Here I wrote θ a\theta^a and θ˙ a\dot{\theta}^a for the basic contact one-forms and D tD_t for the total derivative. Now the next line is where the minus comes into the game, from reordering the wedge product θ adt\theta^a \wedge dt, since d(fθ a)=D tfdtθ a+fdtθ˙ ad(f\theta^a) = D_t f\,dt \wedge \theta^a + f\,dt \wedge \dot{\theta}^a:

    dΘ=δLE(L)=(q˙ aθ˙ a+D tq˙ aθ a)dt=d(q˙ aθ a).d\Theta = \delta L - E(L) = \left(\frac{\partial\mathcal{L}}{\partial\dot{q}^a}\dot{\theta}^a + D_t\frac{\partial\mathcal{L}}{\partial\dot{q}^a}\theta^a\right) \wedge dt = - d\left(\frac{\partial\mathcal{L}}{\partial\dot{q}^a}\theta^a\right)\,.

    Finally, with the vector field v= λ=0 q (λ+1) a¯ a λv = \sum_{\lambda = 0}^{\infty}q^a_{(\lambda+1)}\bar{\partial}_a^{\lambda}, which has ι vθ a=q˙ a\iota_v\theta^a = \dot{q}^a, I get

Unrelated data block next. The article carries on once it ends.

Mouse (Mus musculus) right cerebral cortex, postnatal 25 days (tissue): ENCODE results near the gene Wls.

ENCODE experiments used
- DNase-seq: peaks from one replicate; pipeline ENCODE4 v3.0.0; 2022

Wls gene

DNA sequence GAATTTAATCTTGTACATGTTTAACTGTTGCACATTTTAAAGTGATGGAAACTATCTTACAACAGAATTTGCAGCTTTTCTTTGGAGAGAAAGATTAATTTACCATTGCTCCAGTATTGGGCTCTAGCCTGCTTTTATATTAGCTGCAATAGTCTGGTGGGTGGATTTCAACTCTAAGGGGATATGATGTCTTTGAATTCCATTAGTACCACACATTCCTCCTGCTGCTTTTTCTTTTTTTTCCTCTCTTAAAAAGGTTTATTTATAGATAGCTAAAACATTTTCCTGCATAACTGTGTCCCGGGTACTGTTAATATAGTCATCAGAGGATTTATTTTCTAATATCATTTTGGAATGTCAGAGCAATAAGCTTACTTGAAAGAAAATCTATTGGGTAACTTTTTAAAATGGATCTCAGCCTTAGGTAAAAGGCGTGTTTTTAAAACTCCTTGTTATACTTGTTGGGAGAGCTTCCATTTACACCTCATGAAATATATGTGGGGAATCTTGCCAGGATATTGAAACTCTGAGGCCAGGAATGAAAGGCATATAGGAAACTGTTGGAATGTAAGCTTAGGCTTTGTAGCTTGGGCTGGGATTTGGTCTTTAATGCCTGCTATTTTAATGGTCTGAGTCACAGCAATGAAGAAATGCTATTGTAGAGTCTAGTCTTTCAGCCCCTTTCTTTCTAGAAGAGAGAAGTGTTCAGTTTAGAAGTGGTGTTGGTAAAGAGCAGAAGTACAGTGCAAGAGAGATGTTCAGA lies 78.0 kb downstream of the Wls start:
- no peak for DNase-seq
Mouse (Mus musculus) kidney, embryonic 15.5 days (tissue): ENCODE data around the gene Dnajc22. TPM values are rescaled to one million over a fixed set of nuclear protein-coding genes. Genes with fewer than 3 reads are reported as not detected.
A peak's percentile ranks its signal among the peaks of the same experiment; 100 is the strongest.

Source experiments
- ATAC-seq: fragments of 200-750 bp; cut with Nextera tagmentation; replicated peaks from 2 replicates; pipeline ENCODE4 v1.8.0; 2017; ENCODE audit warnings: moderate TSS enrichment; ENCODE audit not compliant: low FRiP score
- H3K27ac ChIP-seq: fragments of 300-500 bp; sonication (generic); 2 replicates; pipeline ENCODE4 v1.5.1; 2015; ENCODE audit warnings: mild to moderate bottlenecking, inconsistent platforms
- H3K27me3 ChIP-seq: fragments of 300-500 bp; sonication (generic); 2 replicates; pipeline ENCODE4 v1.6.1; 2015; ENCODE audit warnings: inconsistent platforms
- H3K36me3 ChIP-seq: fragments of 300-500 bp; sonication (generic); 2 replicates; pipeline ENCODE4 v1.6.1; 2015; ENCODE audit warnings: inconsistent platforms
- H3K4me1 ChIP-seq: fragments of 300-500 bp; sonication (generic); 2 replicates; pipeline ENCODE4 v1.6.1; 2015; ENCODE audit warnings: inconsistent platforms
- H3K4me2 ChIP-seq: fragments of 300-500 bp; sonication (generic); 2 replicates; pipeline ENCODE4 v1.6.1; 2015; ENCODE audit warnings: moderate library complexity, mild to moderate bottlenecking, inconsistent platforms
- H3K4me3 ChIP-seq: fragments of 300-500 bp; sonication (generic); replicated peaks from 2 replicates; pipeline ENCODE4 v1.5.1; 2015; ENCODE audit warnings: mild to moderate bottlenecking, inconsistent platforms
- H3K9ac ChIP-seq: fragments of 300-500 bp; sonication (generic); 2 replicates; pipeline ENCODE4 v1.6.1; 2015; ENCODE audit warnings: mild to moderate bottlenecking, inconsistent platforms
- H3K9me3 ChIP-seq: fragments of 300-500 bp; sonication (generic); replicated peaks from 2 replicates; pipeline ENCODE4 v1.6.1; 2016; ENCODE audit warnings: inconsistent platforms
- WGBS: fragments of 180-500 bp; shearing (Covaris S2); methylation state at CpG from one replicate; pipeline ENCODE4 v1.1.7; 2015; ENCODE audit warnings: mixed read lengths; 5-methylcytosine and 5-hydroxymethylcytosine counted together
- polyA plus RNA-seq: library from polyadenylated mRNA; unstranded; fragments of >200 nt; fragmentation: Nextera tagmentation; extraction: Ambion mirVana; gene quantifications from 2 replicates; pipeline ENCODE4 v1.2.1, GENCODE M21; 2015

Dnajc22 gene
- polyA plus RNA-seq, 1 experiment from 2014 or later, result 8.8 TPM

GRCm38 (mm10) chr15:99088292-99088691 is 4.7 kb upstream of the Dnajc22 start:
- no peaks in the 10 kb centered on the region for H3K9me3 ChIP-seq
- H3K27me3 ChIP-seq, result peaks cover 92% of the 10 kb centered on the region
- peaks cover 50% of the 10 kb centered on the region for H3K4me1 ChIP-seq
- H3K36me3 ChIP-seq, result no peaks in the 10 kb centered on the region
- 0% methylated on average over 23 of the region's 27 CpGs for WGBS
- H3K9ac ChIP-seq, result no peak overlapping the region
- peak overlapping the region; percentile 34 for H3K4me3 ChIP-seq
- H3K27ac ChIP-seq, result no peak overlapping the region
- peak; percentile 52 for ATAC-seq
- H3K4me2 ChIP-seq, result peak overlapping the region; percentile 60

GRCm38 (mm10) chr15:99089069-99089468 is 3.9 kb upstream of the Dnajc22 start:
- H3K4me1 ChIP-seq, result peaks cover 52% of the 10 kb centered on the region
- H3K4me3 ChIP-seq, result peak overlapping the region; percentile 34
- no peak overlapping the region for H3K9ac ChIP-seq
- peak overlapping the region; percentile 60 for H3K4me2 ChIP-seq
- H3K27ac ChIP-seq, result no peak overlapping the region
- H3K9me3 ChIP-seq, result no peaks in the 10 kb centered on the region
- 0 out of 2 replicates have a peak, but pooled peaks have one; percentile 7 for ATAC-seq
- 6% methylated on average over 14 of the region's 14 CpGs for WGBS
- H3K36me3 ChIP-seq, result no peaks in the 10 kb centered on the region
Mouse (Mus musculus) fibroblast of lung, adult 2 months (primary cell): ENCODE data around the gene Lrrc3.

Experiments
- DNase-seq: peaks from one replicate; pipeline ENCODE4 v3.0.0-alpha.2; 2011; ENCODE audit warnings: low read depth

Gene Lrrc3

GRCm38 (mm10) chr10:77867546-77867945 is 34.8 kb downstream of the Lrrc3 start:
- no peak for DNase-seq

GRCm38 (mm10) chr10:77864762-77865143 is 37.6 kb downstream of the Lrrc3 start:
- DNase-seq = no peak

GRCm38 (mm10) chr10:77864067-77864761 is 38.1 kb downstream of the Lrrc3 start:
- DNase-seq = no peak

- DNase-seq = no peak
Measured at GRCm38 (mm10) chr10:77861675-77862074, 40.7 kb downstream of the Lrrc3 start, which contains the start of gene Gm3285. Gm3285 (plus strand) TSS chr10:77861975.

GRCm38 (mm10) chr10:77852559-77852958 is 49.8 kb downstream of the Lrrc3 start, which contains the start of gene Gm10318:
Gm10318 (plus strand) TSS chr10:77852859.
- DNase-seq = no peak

ι vΘ=q˙ aq˙ a.\iota_v\Theta = -\frac{\partial\mathcal{L}}{\partial\dot{q}^a}\dot{q}^a\,.

    By the way, you can also find this sign inconsistency if you look at the proof of Noether’s theorem at the end of this section. There you conclude that δL+dΘ=E(L)\delta L + d\Theta = E(L), but on top of the section you have δL=E(L)+dΘ\delta L = E(L) + d\Theta. I checked the proof (in particular the part dι vΘ=ι vdΘ-d\iota_v\Theta = \iota_v d\Theta) and came to the same result, i.e., Theorem 1 and its proof are consistent among each other, but Proposition 1 is not.

    • CommentRowNumber31.
    • CommentAuthorUrs
    • CommentTimeMay 12th 2015

    Oh, now I see. You are right. Of course I can have any sign I want where dΘd\Theta is introduced, but then I need to carry it along properly, which I didn’t. Fixed now here. Sorry for causing you this trouble. Thanks for insisting.

    • CommentRowNumber32.
    • CommentAuthormhohmann
    • CommentTimeMay 12th 2015

    Thanks for fixing it! I was a bit unsure where to switch the sign, whether in Proposition 1 or in Theorem 1, since also the presymplectic structure in Definition 1 depends on it, but I guess that can also be defined with either sign, and so it wouldn’t really matter. Now it’s consistent in any case.